Security & Fraud

U.S. Officials Confirm Bangladesh Bank Heist State-Sponsored


According to reports out of an FBI official stationed in the Philippines, the theft of $81 million in funds hacked out of the Bangladesh central bank's account at the NY Fed was a “state-sponsored” job.

Lamont Siller, the legal attache at the U.S. embassy, offered no further explanation of his remarks — but they have been taken to indicate that U.S. authorities are zeroing in on those who were behind one of the world's larger and more successful cyberheists.

"We all know the Bangladesh Bank heist, this is just one example of a state-sponsored attack that was done on the banking sector," Siller told a cybersecurity forum.

An anonymous official speaking to Reuters noted that the FBI's current theory is that North Korea was responsible for the heist. The official did not give details.

According to Wall Street Journal reports, the case being build by U.S. prosecutors both accuses North Korea of directing the heist and Chinese middlemen for being critical to carrying it out.

The February 2016 heist saw hackers breach Bangladesh Bank’s systems and then use the SWIFT messaging network to order the transfer of $1 billion from its account at the New York Fed.

The U.S. central bank mostly rejected those attempts, but $81 million got free and found its way into accounts in the Philippines. The money quickly disappeared in the huge casino industry in the country. One casino owner testified before the Senate.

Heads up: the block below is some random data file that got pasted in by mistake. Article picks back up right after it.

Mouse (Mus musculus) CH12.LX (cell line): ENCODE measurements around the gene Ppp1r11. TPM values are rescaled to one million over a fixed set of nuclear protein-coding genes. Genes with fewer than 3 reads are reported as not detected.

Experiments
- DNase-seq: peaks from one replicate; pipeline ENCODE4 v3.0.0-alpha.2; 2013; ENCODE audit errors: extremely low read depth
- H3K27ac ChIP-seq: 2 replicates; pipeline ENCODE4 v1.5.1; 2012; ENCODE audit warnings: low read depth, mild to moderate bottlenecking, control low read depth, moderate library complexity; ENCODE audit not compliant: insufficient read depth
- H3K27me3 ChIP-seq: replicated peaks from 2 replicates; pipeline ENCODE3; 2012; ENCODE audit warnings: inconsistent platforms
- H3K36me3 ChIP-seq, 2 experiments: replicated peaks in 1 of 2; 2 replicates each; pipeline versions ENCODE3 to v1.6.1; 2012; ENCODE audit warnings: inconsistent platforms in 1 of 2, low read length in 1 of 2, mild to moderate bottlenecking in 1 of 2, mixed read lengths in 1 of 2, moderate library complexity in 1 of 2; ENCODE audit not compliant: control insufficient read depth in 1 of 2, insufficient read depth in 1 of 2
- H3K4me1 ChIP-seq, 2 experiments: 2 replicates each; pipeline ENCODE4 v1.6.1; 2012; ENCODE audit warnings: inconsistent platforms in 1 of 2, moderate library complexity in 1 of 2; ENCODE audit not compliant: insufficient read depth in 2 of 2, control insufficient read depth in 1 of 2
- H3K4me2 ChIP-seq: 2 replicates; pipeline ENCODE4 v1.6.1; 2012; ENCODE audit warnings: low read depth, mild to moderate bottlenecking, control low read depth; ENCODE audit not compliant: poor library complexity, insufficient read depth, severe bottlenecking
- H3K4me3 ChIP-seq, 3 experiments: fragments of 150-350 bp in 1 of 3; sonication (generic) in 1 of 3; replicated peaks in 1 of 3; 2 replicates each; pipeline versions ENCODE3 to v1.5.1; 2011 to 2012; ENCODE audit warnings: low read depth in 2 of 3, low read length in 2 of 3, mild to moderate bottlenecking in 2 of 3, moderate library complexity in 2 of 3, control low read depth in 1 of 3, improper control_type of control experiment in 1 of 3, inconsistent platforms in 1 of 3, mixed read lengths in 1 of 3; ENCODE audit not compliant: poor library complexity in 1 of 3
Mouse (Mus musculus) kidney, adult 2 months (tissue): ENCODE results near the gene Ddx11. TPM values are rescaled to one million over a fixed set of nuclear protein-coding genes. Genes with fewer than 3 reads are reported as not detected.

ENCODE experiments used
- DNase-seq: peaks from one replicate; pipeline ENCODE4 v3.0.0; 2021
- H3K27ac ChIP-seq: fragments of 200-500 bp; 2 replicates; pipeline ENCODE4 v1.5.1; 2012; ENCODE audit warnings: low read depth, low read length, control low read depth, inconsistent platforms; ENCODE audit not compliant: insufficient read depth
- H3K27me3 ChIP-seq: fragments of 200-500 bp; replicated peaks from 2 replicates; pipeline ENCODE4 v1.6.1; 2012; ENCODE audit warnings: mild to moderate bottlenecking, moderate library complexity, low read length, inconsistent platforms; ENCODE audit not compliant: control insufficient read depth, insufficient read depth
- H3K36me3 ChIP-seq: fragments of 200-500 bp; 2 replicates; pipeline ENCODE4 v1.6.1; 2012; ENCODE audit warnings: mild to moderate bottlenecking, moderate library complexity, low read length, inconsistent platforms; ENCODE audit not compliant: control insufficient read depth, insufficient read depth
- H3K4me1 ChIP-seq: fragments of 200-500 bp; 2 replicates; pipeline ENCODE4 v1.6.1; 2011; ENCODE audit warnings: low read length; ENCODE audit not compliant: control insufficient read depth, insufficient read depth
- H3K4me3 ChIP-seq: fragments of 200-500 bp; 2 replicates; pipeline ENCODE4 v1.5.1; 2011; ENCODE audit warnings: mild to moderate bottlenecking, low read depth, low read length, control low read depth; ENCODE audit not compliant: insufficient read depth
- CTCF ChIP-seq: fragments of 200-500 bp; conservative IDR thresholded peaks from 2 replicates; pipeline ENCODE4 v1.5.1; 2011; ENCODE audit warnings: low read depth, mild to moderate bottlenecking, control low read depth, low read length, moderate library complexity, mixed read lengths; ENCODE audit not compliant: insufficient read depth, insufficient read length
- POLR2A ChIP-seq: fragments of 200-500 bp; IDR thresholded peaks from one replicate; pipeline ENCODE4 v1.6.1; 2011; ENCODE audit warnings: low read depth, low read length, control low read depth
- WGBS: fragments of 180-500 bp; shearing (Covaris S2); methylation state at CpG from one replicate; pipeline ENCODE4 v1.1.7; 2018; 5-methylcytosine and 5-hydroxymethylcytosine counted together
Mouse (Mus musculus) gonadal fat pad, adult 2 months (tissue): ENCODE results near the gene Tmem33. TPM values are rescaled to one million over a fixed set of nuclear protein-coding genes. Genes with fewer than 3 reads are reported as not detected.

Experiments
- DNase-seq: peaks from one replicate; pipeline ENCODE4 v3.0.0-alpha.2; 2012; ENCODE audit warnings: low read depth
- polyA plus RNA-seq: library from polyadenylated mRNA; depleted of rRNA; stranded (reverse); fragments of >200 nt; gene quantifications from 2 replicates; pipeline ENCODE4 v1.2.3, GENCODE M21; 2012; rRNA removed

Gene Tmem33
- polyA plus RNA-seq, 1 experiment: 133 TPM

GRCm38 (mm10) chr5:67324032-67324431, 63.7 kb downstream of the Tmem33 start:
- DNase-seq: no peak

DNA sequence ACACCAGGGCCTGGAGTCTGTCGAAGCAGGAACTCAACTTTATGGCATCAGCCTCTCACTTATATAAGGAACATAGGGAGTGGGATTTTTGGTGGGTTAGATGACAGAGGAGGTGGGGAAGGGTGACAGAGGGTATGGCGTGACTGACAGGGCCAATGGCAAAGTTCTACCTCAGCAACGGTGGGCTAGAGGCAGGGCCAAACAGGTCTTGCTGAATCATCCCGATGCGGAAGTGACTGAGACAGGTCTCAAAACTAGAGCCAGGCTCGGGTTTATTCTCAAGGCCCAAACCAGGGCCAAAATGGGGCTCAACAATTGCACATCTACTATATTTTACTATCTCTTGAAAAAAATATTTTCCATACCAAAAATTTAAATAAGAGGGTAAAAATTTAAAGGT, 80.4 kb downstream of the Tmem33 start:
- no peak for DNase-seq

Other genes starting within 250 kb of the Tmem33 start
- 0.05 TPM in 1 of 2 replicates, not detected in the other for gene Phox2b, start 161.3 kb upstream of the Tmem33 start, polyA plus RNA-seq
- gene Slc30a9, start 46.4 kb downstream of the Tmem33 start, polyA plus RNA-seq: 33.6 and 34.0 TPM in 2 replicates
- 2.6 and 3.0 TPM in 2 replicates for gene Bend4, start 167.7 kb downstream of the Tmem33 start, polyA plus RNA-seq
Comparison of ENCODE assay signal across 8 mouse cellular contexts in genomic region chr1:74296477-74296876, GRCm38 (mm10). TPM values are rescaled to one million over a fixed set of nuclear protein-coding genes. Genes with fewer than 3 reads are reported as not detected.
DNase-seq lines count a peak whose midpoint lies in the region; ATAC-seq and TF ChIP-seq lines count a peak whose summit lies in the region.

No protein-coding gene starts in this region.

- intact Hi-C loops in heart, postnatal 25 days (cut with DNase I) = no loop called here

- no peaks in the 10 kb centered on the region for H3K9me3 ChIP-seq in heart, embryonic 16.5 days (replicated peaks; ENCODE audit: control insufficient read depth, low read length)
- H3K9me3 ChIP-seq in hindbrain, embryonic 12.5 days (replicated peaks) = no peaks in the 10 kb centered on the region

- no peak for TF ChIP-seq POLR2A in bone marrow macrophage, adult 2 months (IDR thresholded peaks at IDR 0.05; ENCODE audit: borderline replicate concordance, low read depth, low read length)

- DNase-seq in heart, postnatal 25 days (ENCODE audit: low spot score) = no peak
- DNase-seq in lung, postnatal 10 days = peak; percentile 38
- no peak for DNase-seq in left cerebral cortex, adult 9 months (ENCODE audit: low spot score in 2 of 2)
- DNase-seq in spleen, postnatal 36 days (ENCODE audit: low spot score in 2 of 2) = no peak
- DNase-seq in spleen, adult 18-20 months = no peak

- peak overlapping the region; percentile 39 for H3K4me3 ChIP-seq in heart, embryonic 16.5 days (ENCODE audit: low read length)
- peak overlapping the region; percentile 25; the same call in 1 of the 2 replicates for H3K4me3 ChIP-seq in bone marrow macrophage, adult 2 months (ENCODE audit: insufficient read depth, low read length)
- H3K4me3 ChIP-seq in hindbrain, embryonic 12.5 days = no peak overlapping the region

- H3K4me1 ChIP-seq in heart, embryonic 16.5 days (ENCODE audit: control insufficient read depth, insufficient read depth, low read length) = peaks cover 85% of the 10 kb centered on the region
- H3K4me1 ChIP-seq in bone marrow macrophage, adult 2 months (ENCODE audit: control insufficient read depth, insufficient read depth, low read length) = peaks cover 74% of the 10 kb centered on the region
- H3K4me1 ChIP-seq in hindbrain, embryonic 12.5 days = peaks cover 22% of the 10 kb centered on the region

The Chinese casino owner in the Philippines told a senate inquiry that two Chinese high-rollers had run millions through his establishment in February. He said the two men were responsible for transferring the stolen money from Dhaka to Manila.

As of yet, no arrests have been made in the case.

Siller said the FBI was working closely with the Philippines government “to ensure those responsible for the attack do not go unpunished.”

“So for us in the FBI, it is never over. We are going to bring these individuals to justice so that we can show others that you may be be able to muster such attacks, even state-sponsored, but you will not get away with it in the end.”



The How We Shop Report, a PYMNTS collaboration with PayPal, aims to understand how consumers of all ages and incomes are shifting to shopping and paying online in the midst of the COVID-19 pandemic. Our research builds on a series of studies conducted since March, surveying more than 16,000 consumers on how their shopping habits and payments preferences are changing as the crisis continues. This report focuses on our latest survey of 2,163 respondents and examines how their increased appetite for online commerce and digital touchless methods, such as QR codes, contactless cards and digital wallets, is poised to shape the post-pandemic economy.

Click to comment